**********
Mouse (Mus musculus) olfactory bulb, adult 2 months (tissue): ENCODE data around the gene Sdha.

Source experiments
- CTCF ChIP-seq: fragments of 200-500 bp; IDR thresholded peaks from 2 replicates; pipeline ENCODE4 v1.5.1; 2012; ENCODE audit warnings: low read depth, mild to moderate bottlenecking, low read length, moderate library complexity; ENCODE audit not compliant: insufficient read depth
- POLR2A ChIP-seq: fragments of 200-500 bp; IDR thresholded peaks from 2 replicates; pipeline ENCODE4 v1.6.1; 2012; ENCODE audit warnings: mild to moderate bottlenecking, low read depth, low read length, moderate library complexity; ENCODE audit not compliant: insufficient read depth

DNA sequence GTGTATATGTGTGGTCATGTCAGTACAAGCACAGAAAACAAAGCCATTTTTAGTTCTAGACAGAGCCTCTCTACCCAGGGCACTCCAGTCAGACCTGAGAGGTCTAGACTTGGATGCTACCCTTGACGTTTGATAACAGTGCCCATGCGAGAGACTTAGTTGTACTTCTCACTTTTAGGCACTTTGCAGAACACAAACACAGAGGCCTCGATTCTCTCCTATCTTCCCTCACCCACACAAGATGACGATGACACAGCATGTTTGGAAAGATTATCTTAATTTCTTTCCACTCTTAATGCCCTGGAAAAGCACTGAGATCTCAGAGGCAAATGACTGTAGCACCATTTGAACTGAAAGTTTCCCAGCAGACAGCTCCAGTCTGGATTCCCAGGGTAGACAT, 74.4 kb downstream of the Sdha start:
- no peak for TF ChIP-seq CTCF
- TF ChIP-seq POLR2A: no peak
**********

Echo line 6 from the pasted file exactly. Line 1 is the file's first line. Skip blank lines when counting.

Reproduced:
- no peak for TF ChIP-seq CTCF